The centrally located chamber is a separate structure altogether, with its own formal architecture that makes it recognisable as an iconic object representing the place where city decisions are made. Mirroring the public courtyard on the south is a more private courtyard on the north – a breakaway space onto which the staff canteen opens, which can also be used for functions.
The building’s facades are economical but elegant. Punched windows on the west limit direct sunlight, while curtain walling allows views over the protected courtyards, with vertical shading and canopies to minimise glare.
Although the brief called for a 4-Star Green Star SA certified building, the winning consortium differentiated itself by offering a minimum 5-Star certification.
An independent commissioning agent was appointed to ensure the building is commissioned and operated as intended. Tshwane House received its 5-Star Green Star SA Design rating at the end of 2016, and is hoping to be As-built certified at the end of 2017.
Indoor environmental quality
The building is designed to allow for natural daylight to 93% of the internal space, while at least 70% of the office space has access to external views. Blinds have been fitted to adjust the amount of daylight to workspaces and prevent unwanted glare.
Carbon dioxide (CO2) monitors have been installed to ensure healthy CO2 levels are maintained in the office spaces through the provision of fresh air. To reduce the amount of pollutants indoors, internal finishes with a low volatile organic compound (VOC) content and low 4-Phenyl Cyclohexane (4-PC) were specified.
The building is targeting a 50% reduction in energy consumption when compared to the energy consumption of a notional SANS 204 building. It has a relatively compact footprint, and the envelope was designed bearing solar, thermal and daylight performance in mind.
The HVAC system is run by energy-efficient air-cooled chillers, serving air-handling units with economy cycles and CO2 sensors, which provide cooling to the spaces through a variable air volume (VAV) system.
The artificial lighting strategy, controlled by the building management system (BMS), uses a combination of daylight sensor-controlled dimmers and efficient fittings, together with occupancy sensors. Energy usage is monitored through a dedicated energy-monitoring system that provides a breakdown of energy consumed and early warnings of unusual consumption.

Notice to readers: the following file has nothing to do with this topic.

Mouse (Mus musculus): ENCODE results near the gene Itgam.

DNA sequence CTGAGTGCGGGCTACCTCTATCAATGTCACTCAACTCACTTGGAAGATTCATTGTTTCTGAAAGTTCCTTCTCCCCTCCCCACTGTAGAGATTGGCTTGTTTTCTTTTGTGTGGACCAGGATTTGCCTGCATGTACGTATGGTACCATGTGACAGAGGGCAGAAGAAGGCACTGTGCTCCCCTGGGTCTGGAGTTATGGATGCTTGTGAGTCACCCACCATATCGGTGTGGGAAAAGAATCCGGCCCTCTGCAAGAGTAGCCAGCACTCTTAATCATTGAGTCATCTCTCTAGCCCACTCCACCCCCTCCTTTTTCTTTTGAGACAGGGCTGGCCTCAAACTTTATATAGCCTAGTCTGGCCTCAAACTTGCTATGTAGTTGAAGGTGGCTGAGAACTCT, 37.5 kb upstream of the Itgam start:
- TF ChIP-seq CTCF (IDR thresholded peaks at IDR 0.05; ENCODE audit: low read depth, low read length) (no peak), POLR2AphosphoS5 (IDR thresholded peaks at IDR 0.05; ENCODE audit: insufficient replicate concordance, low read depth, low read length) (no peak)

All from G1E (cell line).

Heat recovery from the air-conditioning system is used to heat the building’s water, which is produced by five heat pumps that supply hot water at a constant temperature of 58°C.
The building’s reduction in potable water use has been achieved through rainwater harvesting from portions of the roof with a separate pipe system and greywater harvesting from the showers in the cyclist changing facilities. The greywater is used for toilet flushing and irrigation. Water-efficient fittings have been fitted to taps, urinals and toilets. Landscaping with local indigenous plants that require less irrigation also helps to reduce water use.
A separate water-monitoring system, also connected to the BMS, has been installed to determine unusual consumption and detect leaks early.
The building aims to produce minimal waste from building operations, and the waste recycling area was designed to meet Green Star SA size requirements to cater for future waste handling processes over the building’s lifespan.
Altogether 95% of the building’s steel reinforcing is recycled, and a 65% reduction in standard uses of PVC was achieved through the installation of alternatives such as steel conduits and HDPE pipes.
Highlights and challenges
Stanley says: “It was a great privilege to be able to work on a building that is so visible in the public domain. Tshwane House is synonymous with the identity of city, where decisions about the city will be made, and the future of the city moulded.”
By Karen Eicker
See earthworks magazine issue 38 June-July 2017 for the full feature.